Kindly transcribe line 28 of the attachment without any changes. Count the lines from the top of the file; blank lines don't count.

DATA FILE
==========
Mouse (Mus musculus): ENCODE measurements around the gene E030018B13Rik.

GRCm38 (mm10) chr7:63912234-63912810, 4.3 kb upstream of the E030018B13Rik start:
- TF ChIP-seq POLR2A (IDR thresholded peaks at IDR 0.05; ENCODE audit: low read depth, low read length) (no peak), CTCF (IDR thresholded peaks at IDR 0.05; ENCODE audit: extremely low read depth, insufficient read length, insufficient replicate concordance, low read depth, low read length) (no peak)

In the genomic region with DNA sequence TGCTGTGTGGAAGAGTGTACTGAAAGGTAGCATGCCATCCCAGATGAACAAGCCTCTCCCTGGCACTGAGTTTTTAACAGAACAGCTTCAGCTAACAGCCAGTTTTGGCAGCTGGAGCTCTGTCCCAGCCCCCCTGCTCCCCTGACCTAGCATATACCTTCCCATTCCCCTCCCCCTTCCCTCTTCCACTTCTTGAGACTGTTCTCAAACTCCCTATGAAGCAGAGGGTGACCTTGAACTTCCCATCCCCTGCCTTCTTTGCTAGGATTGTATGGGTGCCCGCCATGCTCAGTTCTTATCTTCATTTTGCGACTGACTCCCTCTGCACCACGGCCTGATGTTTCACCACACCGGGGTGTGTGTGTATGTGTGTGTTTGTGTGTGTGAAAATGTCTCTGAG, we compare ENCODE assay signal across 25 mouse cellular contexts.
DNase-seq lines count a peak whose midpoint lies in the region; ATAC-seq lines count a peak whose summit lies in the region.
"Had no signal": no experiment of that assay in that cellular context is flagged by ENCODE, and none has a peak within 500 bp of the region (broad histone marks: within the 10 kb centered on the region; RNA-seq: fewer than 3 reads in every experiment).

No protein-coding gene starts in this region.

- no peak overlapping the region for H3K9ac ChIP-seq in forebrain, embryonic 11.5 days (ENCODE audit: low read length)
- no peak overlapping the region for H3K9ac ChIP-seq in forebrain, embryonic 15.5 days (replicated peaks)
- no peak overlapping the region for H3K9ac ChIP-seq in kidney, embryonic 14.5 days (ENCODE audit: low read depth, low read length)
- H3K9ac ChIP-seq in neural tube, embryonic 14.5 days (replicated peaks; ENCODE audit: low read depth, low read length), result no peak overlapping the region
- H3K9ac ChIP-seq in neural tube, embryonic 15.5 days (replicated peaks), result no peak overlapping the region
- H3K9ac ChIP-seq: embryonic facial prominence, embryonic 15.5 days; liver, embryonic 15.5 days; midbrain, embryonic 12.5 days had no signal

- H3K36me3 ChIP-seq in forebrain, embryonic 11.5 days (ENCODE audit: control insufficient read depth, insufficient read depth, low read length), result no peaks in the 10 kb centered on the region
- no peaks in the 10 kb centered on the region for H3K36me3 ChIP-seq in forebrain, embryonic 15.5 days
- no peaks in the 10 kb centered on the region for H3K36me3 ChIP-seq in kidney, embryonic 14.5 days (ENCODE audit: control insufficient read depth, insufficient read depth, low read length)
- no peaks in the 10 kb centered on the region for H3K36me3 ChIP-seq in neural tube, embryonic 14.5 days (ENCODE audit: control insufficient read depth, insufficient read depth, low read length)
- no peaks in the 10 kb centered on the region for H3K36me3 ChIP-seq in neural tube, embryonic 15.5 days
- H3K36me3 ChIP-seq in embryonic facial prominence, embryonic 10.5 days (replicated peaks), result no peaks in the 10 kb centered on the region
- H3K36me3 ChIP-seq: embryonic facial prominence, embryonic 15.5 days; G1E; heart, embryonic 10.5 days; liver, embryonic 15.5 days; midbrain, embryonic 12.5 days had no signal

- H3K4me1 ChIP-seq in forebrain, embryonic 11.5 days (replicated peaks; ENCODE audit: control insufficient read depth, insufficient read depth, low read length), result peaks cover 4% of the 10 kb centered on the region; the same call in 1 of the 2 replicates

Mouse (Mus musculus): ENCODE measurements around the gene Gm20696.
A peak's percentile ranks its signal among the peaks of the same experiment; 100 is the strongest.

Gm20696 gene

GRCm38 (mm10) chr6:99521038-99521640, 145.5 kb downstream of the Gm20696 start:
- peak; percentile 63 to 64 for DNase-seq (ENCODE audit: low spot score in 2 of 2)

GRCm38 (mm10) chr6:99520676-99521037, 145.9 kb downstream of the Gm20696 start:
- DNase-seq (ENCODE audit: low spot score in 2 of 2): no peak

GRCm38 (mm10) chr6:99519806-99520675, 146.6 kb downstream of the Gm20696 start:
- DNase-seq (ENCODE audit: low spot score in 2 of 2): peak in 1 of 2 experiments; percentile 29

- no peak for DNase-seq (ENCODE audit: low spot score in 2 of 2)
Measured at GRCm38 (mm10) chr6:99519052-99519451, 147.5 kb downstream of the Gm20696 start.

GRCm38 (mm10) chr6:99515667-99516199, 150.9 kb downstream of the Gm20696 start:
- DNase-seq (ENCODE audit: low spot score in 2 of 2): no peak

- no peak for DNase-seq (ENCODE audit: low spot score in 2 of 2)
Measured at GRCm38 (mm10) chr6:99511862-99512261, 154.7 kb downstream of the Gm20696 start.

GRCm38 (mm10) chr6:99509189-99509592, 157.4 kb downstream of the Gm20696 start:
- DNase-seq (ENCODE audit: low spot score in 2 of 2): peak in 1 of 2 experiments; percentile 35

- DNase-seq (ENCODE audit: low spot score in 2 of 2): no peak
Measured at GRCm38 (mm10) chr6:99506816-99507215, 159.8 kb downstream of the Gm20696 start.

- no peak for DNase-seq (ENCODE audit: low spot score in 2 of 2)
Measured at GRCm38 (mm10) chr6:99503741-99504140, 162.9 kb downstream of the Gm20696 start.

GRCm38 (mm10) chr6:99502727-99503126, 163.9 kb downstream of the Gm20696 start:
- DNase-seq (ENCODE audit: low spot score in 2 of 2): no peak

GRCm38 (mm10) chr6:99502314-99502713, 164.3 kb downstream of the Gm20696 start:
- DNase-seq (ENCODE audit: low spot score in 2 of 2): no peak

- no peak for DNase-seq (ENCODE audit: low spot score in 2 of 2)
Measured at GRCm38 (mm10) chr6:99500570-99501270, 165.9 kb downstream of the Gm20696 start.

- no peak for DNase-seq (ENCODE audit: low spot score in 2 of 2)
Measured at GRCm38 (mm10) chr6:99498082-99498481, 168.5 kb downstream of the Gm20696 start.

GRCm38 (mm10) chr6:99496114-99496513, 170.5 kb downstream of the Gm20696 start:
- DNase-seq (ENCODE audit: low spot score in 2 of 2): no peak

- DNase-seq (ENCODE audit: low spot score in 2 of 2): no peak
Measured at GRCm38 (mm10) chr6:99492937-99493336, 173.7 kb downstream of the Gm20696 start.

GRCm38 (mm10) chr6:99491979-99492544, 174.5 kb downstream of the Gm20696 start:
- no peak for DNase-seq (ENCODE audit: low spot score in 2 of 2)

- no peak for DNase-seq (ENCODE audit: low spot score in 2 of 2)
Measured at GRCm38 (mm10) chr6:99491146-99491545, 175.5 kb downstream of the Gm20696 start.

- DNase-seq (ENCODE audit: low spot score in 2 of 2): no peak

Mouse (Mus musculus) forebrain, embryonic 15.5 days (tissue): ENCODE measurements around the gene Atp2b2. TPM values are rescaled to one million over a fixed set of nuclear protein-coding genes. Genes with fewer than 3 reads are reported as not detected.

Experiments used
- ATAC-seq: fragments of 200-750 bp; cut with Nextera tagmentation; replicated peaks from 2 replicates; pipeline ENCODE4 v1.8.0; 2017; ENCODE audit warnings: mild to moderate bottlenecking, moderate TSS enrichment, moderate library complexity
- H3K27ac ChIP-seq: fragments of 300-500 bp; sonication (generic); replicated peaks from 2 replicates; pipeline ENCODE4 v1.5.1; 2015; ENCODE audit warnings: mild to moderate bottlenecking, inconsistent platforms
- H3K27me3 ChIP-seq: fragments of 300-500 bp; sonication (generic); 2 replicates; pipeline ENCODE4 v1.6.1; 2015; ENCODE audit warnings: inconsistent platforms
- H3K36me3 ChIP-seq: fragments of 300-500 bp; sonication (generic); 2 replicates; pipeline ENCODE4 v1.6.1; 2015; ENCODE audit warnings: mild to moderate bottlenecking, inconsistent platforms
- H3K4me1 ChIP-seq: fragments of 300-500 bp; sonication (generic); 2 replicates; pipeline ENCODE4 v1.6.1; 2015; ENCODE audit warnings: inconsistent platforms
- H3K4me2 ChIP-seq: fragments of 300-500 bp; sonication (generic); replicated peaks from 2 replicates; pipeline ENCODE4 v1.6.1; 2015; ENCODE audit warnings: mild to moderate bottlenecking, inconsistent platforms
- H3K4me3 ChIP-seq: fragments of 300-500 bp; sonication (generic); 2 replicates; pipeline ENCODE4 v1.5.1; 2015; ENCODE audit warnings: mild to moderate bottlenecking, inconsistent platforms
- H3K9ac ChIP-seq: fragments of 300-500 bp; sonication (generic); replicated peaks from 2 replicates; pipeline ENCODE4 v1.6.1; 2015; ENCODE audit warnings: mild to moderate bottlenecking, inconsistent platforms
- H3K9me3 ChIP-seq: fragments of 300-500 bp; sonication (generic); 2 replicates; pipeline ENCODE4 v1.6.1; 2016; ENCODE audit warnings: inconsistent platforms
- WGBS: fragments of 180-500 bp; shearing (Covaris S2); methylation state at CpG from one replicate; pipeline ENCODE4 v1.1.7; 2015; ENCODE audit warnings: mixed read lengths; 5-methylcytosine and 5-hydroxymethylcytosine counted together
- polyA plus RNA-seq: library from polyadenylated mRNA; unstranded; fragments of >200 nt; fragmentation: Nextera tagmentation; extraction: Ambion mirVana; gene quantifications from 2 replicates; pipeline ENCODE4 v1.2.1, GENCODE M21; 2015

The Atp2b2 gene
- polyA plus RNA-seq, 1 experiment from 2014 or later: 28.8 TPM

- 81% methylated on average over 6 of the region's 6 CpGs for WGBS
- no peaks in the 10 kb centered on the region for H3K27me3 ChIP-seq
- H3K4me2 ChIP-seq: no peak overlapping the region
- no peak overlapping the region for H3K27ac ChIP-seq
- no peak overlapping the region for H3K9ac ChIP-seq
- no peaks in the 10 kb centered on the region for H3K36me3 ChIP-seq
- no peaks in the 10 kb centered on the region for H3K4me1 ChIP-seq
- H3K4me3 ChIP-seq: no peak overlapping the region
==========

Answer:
- DNase-seq (ENCODE audit: low spot score in 2 of 2): no peak